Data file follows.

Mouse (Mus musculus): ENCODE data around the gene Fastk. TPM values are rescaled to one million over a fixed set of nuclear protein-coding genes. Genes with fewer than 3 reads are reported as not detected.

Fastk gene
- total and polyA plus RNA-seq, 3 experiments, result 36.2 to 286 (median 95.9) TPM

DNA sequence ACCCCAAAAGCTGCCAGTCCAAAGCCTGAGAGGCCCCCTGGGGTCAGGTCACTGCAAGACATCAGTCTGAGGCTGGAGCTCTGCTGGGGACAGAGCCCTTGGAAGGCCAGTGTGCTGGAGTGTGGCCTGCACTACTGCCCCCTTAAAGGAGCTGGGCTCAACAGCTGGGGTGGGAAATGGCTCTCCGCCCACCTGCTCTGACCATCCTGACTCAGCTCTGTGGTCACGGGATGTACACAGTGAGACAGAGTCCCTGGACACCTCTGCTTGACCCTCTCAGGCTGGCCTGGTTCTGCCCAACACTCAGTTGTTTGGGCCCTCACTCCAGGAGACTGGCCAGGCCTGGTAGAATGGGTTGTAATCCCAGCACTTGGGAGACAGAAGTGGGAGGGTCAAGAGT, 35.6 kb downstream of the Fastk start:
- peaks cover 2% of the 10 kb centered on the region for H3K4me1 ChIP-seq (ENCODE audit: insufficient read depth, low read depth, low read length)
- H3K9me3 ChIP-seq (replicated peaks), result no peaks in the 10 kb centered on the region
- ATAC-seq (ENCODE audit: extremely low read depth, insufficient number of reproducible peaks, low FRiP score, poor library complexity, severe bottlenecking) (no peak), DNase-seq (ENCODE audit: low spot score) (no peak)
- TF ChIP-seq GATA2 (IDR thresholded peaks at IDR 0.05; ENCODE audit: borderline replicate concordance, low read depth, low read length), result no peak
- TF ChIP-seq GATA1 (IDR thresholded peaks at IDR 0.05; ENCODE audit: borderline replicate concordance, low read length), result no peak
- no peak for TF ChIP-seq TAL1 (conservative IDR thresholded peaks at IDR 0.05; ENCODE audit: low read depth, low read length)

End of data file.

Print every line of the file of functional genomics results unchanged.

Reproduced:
Mouse (Mus musculus): ENCODE data around the gene Fastk. TPM values are rescaled to one million over a fixed set of nuclear protein-coding genes. Genes with fewer than 3 reads are reported as not detected.

Fastk gene
- total and polyA plus RNA-seq, 3 experiments, result 36.2 to 286 (median 95.9) TPM

DNA sequence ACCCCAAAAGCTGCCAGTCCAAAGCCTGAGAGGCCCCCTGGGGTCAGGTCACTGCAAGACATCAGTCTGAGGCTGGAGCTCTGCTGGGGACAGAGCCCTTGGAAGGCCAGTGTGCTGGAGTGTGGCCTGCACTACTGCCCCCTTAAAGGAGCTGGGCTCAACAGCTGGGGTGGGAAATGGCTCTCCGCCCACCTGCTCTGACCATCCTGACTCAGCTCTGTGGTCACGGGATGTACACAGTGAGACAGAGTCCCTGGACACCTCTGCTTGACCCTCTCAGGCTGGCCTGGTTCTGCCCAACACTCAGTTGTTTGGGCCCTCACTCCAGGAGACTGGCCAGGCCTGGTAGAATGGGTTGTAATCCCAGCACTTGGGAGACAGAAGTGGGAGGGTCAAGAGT, 35.6 kb downstream of the Fastk start:
- peaks cover 2% of the 10 kb centered on the region for H3K4me1 ChIP-seq (ENCODE audit: insufficient read depth, low read depth, low read length)
- H3K9me3 ChIP-seq (replicated peaks), result no peaks in the 10 kb centered on the region
- ATAC-seq (ENCODE audit: extremely low read depth, insufficient number of reproducible peaks, low FRiP score, poor library complexity, severe bottlenecking) (no peak), DNase-seq (ENCODE audit: low spot score) (no peak)
- TF ChIP-seq GATA2 (IDR thresholded peaks at IDR 0.05; ENCODE audit: borderline replicate concordance, low read depth, low read length), result no peak
- TF ChIP-seq GATA1 (IDR thresholded peaks at IDR 0.05; ENCODE audit: borderline replicate concordance, low read length), result no peak
- no peak for TF ChIP-seq TAL1 (conservative IDR thresholded peaks at IDR 0.05; ENCODE audit: low read depth, low read length)